Are older workers really faring better in this recession-wracked job market?
Just seven percent of workers over 55 were jobless in October, compared with a nine percent national average, the
The health of the employment market for older workers is a critical factor in the future economic security of seniors, since job loss in later life can wreck even the best-laid retirement plan. But it's also a key issue as
But the lower jobless rates doesn't really reflect a healthier job market for older workers.
Employers tend to hang on longer to more experienced workers, she says. The lower jobless rate also reflects a greater tendency of older workers to become discouraged about finding new jobs, and drop out of the labor force entirely.
The discouragement isn't difficult to understand. Once older workers do lose their jobs, it takes much longer to find new ones -- if they're able to find jobs at all. The BLS report for October stated that it took 52.9 weeks for workers over age 55 to find new jobs, compared with 37.3 weeks for younger workers.
Age discrimination certainly plays a role in the longer job hunts, Rix says. But another factor is reduced mobility. The housing crash has made it difficult for many people to sell their homes in order to move for a new job. And, she notes that "older workers may be ready and willing to move for a new job, but they're not always able to do it due to a spouse with a well-established career," she says.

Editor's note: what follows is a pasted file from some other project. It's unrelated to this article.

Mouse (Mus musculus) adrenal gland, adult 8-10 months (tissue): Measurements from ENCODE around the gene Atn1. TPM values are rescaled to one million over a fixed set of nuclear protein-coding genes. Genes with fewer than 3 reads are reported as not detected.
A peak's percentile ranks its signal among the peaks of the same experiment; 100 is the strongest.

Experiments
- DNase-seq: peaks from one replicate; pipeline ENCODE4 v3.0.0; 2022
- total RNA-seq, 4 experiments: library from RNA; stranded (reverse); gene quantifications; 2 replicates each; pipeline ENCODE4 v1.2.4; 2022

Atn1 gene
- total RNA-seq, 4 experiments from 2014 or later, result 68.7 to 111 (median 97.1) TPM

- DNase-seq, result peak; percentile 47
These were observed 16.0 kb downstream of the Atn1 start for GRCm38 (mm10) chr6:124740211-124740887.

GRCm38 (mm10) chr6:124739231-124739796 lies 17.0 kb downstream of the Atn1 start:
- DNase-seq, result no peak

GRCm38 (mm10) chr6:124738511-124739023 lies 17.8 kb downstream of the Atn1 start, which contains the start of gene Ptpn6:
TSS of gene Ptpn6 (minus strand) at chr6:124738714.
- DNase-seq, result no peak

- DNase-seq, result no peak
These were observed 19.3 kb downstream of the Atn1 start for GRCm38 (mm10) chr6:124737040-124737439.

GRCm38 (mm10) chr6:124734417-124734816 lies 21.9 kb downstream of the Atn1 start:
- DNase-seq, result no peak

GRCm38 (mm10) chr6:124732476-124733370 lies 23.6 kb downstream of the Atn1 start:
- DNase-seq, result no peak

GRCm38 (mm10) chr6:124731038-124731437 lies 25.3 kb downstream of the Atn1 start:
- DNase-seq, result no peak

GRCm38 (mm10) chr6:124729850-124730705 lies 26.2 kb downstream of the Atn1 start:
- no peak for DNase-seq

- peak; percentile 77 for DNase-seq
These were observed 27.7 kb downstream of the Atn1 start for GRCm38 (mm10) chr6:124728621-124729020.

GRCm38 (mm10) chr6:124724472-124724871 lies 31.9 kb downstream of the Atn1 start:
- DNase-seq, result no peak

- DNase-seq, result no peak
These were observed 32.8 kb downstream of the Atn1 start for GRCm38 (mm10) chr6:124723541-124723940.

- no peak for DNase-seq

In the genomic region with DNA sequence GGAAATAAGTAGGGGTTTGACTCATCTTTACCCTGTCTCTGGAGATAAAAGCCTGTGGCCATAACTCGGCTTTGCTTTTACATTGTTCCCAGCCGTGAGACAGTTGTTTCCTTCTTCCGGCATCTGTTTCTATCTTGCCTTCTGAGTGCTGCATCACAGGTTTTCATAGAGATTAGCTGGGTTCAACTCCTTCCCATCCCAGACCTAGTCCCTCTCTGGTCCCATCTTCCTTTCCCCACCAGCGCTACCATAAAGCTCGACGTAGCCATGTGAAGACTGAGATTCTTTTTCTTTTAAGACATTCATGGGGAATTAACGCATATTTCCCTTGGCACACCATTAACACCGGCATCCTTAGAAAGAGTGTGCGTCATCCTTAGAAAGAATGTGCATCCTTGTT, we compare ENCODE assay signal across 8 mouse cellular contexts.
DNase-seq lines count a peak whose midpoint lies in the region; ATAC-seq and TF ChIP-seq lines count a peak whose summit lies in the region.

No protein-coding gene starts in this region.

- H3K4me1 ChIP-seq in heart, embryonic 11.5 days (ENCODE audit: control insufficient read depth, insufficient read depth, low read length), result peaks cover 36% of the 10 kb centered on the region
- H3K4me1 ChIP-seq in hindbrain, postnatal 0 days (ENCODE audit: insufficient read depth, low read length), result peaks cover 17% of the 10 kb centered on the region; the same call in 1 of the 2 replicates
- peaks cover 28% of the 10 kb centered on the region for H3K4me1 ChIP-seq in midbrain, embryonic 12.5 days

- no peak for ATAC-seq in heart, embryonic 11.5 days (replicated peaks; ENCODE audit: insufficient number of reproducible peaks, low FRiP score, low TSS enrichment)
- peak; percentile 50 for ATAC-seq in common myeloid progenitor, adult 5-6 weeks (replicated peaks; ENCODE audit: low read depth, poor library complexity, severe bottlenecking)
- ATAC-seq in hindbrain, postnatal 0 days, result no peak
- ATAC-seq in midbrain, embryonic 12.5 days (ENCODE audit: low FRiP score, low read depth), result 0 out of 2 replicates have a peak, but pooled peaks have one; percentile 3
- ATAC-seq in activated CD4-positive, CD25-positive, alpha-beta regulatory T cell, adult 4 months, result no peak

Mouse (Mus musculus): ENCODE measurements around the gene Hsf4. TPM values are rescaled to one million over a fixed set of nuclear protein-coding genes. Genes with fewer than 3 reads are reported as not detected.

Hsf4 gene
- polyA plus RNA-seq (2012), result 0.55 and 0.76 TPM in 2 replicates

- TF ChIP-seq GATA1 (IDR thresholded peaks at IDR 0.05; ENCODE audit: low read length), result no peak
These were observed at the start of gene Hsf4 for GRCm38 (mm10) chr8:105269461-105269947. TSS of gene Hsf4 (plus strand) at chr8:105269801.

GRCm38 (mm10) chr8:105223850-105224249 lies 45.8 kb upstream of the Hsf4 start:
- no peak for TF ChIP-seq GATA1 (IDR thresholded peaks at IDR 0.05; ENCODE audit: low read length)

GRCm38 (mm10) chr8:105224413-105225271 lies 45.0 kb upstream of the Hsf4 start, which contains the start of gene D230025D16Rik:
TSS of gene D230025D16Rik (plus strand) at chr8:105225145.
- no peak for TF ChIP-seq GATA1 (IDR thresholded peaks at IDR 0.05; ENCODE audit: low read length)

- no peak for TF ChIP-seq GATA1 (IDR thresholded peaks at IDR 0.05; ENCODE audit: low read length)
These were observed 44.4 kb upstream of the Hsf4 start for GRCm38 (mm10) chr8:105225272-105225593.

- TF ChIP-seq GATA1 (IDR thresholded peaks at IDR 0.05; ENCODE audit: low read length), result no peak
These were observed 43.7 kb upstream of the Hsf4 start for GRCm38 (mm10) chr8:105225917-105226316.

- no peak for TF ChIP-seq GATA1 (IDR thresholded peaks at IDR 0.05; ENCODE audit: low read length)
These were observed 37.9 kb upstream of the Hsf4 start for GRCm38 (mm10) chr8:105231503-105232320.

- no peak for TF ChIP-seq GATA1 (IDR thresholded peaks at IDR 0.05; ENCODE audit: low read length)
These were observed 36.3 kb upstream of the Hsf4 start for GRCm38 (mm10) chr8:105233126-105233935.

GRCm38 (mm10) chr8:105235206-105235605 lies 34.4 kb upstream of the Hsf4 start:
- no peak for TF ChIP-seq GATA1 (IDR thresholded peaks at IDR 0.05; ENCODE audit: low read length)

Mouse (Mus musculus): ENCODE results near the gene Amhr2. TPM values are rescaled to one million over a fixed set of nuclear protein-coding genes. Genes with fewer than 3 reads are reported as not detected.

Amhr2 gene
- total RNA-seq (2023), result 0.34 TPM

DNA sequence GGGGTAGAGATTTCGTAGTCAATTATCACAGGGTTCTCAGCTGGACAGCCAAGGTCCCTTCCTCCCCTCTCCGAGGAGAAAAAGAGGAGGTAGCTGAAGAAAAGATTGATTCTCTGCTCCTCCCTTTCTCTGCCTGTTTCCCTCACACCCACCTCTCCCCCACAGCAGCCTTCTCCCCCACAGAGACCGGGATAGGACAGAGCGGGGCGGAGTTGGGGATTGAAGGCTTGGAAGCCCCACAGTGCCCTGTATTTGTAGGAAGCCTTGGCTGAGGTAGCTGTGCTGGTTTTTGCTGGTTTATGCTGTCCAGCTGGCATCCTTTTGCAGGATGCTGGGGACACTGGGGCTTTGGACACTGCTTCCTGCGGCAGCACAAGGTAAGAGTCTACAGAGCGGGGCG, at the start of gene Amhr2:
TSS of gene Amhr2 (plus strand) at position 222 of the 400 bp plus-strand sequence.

Rix thinks some older workers struggle to acclimate to job hunting when they've out of the market for a long time. "At least initially after a job loss, there's evidence that workers who do get offers tend to hold out for something better. As the jobless period gets longer, they're willing to accept less than at the beginning."
There are several problems with that argument. First, most of the longevity gains are going to affluent Americans with access to better health care and diets, and occupations that are less demanding physically. What's more, only about one-fifth of
Although benefits are withheld for early filers who earn more than a certain amount, those payments are added back after the Normal Retirement Age (NRA) is reached -- the age when you qualify for full benefits. For 2011, that amount is
The share of workers age 55-64 is at its highest point since the
The net effect of all this?
We're already are working longer, and receiving lower
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